Donald Trump Says Cuban Voters Love Him, but He's Wrong

Photo by Michele Eve Sandberg
One of Donald Trump's most enduring, unchallenged fictions is the idea that Cuban-Americans adore him. He repeats the lie all the time. During the election season, Trump flew into Miami, made a pit stop at Versailles, and earned some cheers after promising Cuban immigrants he would crack down on the Castro regime. Ever since that visit, he has claimed he's beloved in Miami's Cuban community.

During yesterday's batshit-crazy news conference, wherein he might have outdone himself with the sheer brazenness of his lies, Trump again said Cuban people love him. But basic voter data flatly contradicts that idea. According to an independent analysis of November's election results, Trump performed worse than any other Republican candidate in history in Miami's majority-Cuban-American neighborhoods.

“Cuba has been very good to me, in the Florida elections, you know, the Cuban people, Americans,” Trump said yesterday. Trump began riffing about Cuba when asked about his dinner two nights ago with his wife Melania and Marco and Jeanette Rubio. The four dinner guests discussed Cuba policy most of the night.

But the idea that the Cuban people have been "very good" to Trump in Florida elections is nonsense. The only Florida county Trump lost in the Republican primary was Cuban-heavy Miami-Dade. And, according to one independent report on the 2016 general election results, Trump received a historically small number of votes in Miami-Dade's Cuban-American neighborhoods.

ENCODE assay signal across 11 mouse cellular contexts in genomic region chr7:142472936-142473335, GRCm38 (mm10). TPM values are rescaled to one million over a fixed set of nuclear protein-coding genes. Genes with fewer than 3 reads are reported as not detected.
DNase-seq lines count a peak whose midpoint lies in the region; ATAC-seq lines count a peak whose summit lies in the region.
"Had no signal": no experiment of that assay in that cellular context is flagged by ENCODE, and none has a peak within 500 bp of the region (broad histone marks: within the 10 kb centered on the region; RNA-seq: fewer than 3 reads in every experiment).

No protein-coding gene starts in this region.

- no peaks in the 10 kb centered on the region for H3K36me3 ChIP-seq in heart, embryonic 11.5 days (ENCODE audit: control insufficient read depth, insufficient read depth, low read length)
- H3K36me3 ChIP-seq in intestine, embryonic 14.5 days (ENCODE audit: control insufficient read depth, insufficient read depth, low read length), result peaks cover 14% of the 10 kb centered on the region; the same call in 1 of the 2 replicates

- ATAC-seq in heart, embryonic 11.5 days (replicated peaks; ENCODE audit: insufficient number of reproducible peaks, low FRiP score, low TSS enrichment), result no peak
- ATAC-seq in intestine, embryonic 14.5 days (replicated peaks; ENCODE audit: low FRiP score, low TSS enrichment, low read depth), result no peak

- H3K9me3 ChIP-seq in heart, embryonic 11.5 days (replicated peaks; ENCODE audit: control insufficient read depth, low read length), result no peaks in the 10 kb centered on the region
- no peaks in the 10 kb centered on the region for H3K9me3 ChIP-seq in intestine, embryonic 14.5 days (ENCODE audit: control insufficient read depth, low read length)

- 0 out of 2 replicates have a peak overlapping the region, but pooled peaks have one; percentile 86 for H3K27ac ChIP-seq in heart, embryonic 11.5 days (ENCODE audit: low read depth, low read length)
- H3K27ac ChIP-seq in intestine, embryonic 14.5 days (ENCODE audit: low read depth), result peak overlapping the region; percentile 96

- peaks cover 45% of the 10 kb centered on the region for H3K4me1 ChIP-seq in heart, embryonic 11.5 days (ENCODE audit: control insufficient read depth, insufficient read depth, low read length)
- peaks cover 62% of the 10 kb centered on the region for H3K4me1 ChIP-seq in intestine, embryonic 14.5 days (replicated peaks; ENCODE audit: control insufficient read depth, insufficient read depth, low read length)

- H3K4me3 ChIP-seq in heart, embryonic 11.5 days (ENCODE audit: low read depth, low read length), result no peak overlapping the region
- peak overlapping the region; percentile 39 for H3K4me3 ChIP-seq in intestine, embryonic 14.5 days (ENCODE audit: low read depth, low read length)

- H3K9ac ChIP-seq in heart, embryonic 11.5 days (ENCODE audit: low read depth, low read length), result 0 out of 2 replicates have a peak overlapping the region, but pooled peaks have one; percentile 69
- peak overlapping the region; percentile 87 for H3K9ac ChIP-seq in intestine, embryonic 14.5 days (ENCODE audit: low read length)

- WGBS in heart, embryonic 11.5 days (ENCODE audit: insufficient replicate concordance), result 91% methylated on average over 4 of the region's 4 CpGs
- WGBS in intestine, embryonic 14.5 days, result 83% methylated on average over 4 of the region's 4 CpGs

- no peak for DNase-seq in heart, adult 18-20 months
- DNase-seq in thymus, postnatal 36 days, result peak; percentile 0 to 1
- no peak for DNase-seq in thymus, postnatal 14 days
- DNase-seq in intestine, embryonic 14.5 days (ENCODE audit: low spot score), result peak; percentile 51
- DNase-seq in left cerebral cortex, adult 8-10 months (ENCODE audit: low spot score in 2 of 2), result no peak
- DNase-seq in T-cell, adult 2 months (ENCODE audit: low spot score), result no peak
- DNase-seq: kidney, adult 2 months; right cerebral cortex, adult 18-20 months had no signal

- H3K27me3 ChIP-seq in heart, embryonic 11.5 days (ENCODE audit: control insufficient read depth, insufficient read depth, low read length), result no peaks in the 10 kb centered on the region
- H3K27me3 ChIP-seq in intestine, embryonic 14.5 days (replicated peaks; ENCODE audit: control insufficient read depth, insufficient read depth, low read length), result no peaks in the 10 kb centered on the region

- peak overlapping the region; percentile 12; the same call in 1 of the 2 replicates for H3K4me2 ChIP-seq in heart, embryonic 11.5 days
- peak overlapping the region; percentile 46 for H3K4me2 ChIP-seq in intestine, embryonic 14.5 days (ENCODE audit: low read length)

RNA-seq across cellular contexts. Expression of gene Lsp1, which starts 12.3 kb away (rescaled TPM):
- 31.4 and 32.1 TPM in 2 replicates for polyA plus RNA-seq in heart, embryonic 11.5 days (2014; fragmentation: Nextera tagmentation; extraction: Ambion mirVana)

According to the report — which was compiled in December by Democratic political operative Giancarlo Sopo, along with Florida International University sociology professor Dr. Guillermo Grenier — Hillary Clinton roundly trounced Trump (or made gigantic gains on him) in deep Cuban enclaves such as West Miami, Hialeah, and Westchester, which contains the highest concentration of Cuban-born people in America.

"In Miami-Dade County, where one of three residents is Cuban-American, Clinton won by 30 points, 64 percent to 34 percent, an 81,688-vote improvement for Democrats from 2012," the report says.

In Miami's Cuban enclaves, Trump barely eked out wins in cities Mitt Romney won with ease four years ago. Hialeah typically turns hard-right every election year — Romney won the city by 9 percentage points in 2012. But in 2016, Clinton and Trump were effectively tied.

In West Miami, Democrats did 13 points better than they did in 2012. And in Westchester, Democrats picked up 14 points. (Trump barely won all three towns.)

The report says Clinton received a fairly average number of votes for a Democratic candidate in those cities. Instead, it says, Trump nearly blew a bunch of sure-fire wins. At the precinct level, the study shows, Clinton performed 11 points better than Barack Obama in majority-Cuban precincts in 2012.

Latino Decisions, a public-opinion polling service, also found that Clinton won the majority of Cuban-Americans nationwide — the first time a Democratic presidential candidate has ever beaten a Republican in that demographic.

Midway through the election season, Trump took a hard-line stance on the Castro regime. He likely did so to curry favor with older Cubans in Miami, who tend to vote Republican. But according to Sopo and Grenier, that policy shift did almost nothing to persuade skeptical Cuban-Americans to "make America great again." (The move did, however, earn him the first-ever nod from the Bay of Pigs Veterans Association.)

"With Clinton making significant gains in Cuban-American neighborhoods; polls showing that majorities of Cuban voters support engagement policies; and no sign that Trump’s Cuba 180° helped him, there is simply no evidence to back up the claim that Obama’s Cuba policy hurt Democrats or that a hardline stance benefited Republicans," the report says.

Here's the full data:

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Jerry Iannelli is a former staff writer for Miami New Times from 2015 to March 2020. He graduated with honors from Temple University. He then earned a master's degree in journalism from Columbia University.